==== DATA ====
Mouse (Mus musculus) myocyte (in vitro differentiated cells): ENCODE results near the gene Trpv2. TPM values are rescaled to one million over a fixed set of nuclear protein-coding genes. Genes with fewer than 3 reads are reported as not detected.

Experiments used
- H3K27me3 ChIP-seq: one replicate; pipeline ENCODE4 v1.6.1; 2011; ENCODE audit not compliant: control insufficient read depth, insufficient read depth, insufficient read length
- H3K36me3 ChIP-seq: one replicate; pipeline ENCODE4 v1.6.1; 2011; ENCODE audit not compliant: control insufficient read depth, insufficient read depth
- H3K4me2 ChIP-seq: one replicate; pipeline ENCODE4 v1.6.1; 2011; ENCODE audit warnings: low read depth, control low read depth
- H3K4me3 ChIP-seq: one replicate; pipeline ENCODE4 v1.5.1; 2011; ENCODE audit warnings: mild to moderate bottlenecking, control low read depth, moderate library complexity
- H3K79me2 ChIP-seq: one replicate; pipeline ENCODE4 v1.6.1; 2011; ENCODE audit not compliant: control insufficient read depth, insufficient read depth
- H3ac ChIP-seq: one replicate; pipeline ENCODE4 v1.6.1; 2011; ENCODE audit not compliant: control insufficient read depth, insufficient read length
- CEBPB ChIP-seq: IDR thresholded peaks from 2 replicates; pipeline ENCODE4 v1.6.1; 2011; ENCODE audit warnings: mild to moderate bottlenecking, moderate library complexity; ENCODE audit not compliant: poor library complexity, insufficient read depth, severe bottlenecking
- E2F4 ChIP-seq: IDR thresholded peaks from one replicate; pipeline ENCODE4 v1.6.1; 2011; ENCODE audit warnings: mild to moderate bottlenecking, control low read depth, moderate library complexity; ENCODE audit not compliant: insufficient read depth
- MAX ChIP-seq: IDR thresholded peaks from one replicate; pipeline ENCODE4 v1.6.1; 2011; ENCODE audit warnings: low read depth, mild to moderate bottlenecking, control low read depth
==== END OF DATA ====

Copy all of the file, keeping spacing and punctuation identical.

Mouse (Mus musculus) myocyte (in vitro differentiated cells): ENCODE results near the gene Trpv2. TPM values are rescaled to one million over a fixed set of nuclear protein-coding genes. Genes with fewer than 3 reads are reported as not detected.

Experiments used
- H3K27me3 ChIP-seq: one replicate; pipeline ENCODE4 v1.6.1; 2011; ENCODE audit not compliant: control insufficient read depth, insufficient read depth, insufficient read length
- H3K36me3 ChIP-seq: one replicate; pipeline ENCODE4 v1.6.1; 2011; ENCODE audit not compliant: control insufficient read depth, insufficient read depth
- H3K4me2 ChIP-seq: one replicate; pipeline ENCODE4 v1.6.1; 2011; ENCODE audit warnings: low read depth, control low read depth
- H3K4me3 ChIP-seq: one replicate; pipeline ENCODE4 v1.5.1; 2011; ENCODE audit warnings: mild to moderate bottlenecking, control low read depth, moderate library complexity
- H3K79me2 ChIP-seq: one replicate; pipeline ENCODE4 v1.6.1; 2011; ENCODE audit not compliant: control insufficient read depth, insufficient read depth
- H3ac ChIP-seq: one replicate; pipeline ENCODE4 v1.6.1; 2011; ENCODE audit not compliant: control insufficient read depth, insufficient read length
- CEBPB ChIP-seq: IDR thresholded peaks from 2 replicates; pipeline ENCODE4 v1.6.1; 2011; ENCODE audit warnings: mild to moderate bottlenecking, moderate library complexity; ENCODE audit not compliant: poor library complexity, insufficient read depth, severe bottlenecking
- E2F4 ChIP-seq: IDR thresholded peaks from one replicate; pipeline ENCODE4 v1.6.1; 2011; ENCODE audit warnings: mild to moderate bottlenecking, control low read depth, moderate library complexity; ENCODE audit not compliant: insufficient read depth
- MAX ChIP-seq: IDR thresholded peaks from one replicate; pipeline ENCODE4 v1.6.1; 2011; ENCODE audit warnings: low read depth, mild to moderate bottlenecking, control low read depth